We are a group of five seniors at Cal-State University, Fullerton studying Communications – Public Relations.  As part of our capstone Public Relations Management course, we were partnered with The R.A.R.E. Project (www.rareproject.org) to plan and implement a public relations campaign.

Initially, we had little to no understanding of rare disease. We met with Nicole Boice, President/Founder and she provided us with an overview of the organization and background of the vast footprint of rare disease. Hearing the story of why the organization was founded inspired us to make a difference. We wanted to get out there immediately and start to unite the world in support of affected kids and their families.

After researching a few possible target publics, we decided to plan a campus event that would help raise awareness among the untapped community of Cal-State Fullerton students. One of our group members, Jordan Sherry, is an active member of the Greek system. This proved to be one of our biggest strengths in overall planning for the event as Jordan was able to reach out to an established network of sorority and fraternity members encouraging them to help us out and learn more. Jordan set up an event invite on Facebook, inviting more than 1,000 Greek system students.

But, why college students? Well, this audience is exactly that, an audience willing to hear what we have to say. There are thousands of students on campus during any given day and nearly 36,000total students that attend the school. Often times, hours of breaks separate classes and they have little to do. We knew that we could tap into our own built up personal networks to gather support. We knew that it is much easier for college students to talk with other college students and convince them to do things. We understand how they think and what they want. We know how to plant a seed which will encourage them to talk with other students about the event. And we know more than anyone that college students love free stuff.

On Wed. Nov. 2, we held our campus event. In partnership with 5 Hour Energy, PopChips, and Buffalo Jeans, we asked students to wear denim in support of World Rare Disease Day (held on February 29, 2012) and stop by our table on Titan Walk, a main thoroughfare running through the center of campus.

To promote the event, we heavily relied on our own networks. Three of the group members are actively involved in the Public Relations Student Society of America (PRSSA) which is the largest student organization on campus. We asked the President of the club to post messages on the club’s social media accounts, including Facebook and Twitter. Additionally, we used the Facebook event Jordan sent out to his Greek system network and also spoke to classrooms to let them know what we were doing.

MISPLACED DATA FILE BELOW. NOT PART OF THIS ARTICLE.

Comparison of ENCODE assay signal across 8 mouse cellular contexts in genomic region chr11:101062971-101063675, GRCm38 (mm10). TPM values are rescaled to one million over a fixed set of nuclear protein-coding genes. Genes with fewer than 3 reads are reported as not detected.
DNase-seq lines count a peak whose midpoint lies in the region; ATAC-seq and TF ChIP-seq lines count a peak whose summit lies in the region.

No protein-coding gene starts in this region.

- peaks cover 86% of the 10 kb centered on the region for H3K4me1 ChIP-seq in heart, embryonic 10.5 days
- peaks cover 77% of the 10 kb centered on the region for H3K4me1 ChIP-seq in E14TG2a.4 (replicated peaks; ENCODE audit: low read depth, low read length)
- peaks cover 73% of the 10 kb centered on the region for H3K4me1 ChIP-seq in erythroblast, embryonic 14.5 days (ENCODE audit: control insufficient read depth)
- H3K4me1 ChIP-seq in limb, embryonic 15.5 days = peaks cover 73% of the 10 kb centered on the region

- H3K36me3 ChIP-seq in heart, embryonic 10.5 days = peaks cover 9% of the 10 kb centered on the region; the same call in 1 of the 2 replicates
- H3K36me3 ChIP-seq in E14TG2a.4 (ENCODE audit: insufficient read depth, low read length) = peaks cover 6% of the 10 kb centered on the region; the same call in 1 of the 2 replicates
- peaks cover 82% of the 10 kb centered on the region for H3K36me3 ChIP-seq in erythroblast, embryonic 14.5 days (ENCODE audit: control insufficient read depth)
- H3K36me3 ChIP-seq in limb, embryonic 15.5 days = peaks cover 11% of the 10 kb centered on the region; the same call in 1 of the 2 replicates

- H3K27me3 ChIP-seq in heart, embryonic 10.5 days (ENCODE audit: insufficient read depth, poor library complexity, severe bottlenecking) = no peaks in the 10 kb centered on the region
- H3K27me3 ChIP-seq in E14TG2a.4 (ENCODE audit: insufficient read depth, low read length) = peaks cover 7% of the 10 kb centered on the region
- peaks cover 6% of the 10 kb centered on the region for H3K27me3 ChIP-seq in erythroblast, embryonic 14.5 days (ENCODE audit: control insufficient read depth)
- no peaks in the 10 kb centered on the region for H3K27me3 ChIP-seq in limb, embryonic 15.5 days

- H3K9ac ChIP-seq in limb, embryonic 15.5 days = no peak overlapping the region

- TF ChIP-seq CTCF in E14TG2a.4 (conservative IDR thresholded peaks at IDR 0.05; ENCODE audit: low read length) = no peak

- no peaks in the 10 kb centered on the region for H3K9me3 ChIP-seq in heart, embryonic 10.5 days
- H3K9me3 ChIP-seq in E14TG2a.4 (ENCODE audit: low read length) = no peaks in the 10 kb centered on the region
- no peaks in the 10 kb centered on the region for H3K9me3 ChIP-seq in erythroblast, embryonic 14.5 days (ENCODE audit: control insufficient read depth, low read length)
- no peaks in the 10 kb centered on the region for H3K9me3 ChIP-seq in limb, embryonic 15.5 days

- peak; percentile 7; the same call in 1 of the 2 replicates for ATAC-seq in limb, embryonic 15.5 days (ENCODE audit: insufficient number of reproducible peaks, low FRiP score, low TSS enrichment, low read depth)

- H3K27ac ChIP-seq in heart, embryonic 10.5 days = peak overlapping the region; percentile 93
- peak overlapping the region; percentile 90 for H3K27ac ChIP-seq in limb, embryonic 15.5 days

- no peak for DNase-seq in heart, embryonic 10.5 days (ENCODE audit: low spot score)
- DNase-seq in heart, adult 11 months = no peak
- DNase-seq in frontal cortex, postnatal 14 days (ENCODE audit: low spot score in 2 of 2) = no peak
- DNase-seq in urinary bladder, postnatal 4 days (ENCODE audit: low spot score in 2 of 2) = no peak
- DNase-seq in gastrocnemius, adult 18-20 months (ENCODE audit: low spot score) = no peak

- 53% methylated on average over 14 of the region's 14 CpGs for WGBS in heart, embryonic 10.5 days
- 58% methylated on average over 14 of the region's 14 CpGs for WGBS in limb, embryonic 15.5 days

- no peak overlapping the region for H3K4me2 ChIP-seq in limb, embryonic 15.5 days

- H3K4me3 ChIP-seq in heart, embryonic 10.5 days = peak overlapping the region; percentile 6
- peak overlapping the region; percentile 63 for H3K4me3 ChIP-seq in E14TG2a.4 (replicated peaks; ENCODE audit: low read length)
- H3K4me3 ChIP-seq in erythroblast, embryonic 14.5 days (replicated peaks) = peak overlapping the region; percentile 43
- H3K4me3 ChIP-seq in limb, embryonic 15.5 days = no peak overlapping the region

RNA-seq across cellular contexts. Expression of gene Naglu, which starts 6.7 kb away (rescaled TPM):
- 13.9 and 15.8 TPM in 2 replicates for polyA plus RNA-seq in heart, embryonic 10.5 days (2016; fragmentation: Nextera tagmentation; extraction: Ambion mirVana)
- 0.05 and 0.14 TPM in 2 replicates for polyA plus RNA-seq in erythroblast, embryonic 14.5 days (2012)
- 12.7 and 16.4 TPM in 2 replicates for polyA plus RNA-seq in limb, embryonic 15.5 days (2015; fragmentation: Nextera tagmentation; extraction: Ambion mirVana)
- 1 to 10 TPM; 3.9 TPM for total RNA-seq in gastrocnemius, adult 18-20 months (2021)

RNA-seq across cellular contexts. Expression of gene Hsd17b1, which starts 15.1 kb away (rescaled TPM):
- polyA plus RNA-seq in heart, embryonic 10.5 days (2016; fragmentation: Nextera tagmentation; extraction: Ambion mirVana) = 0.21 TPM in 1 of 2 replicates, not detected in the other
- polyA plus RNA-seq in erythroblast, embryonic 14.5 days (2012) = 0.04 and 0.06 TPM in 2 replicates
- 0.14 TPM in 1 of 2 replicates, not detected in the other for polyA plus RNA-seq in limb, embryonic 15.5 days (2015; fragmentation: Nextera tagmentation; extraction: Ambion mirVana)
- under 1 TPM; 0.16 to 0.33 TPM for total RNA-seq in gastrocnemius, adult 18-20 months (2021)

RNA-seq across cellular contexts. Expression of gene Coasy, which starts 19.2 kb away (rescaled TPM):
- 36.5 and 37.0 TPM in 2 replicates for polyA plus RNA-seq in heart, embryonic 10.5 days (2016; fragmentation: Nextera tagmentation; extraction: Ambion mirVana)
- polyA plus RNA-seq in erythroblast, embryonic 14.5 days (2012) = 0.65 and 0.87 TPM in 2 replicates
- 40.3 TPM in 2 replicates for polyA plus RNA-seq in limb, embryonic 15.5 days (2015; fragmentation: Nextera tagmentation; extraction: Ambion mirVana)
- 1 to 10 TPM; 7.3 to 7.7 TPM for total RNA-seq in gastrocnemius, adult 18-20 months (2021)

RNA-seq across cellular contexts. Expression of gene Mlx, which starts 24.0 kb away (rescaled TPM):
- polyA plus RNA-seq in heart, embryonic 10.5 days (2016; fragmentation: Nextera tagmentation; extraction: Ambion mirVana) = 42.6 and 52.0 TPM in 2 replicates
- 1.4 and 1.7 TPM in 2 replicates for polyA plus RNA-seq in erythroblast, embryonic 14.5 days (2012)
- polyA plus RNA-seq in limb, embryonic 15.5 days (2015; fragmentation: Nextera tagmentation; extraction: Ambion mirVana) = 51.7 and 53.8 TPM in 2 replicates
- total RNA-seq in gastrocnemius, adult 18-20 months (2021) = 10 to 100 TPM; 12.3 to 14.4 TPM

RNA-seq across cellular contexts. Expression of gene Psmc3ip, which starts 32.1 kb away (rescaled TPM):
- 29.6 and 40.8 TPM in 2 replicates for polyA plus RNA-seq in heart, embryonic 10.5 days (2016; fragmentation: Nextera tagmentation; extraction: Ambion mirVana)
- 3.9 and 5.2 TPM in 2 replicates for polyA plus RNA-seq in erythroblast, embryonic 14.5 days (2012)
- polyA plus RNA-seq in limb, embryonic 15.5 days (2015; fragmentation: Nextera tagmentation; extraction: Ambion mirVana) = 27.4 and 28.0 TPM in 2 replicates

Buffalo Jeans provided us with denim that we set out on the table and asked students to sign to show their support. As they signed the jeans, it offered us an opportunity to give them more information about the Global Genes Project and World Rare Disease Day.  Additionally, we developed a QR code that students were able to scan with smartphones. The code directed them to an entry form for a Nook giveaway and also “liked” the Global Genes Facebook page. This allowed us to not only raise awareness of rare disease, but also grow the number of ‘likes” for the Facebook page in support of 1 Million for Rare (https://www.facebook.com/globalgenesproject)

Our partnership with 5 Hour Energy was the key to our success of the event as a whole. Students immediately noticed the bright red banner of 5 Hour Energy and came over to pick up a sample. As they did, the 5 Hour representatives asked the students to helpt kids with rare disease and sign the jeans. Students were more than willing to participate and curious to learn more. “Why jeans?” was a common question that we were asked. After hearing an explanation, students responded with, “wow, that makes perfect sense” and “genes and jeans, I never would have thought of that, but it’s very creative!” One student stopped by with her grandmother who was deeply touched by what we were doing as she has a granddaughter battling a rare disease.

Planning this event has opened my mind to rare disease and helped me to better understand that this community needs all the support they can get.  Would I consider myself a champion for the cause? That’s simple. Absolutely. I have even extended my passion of the organization into my internship where I have started to rally my  coworkers, convincing them to support the cause.

Overall,  the event was successful. Sure, there were a few setbacks and obstacles to tackle, such as 40 mph Santa Ana wind gusts at times. However, it didn’t deter us from getting out there and talking with the students about rare disease. Several students walked away thanking us, not only for the free 5 Hour Energy and PopChips we handed out, but also for taking the time to talk with them about the cause. Students mentioned that they were going to spread the word to their friends and ask them to “like” the Facebook page and stop by to hear what we had going on.

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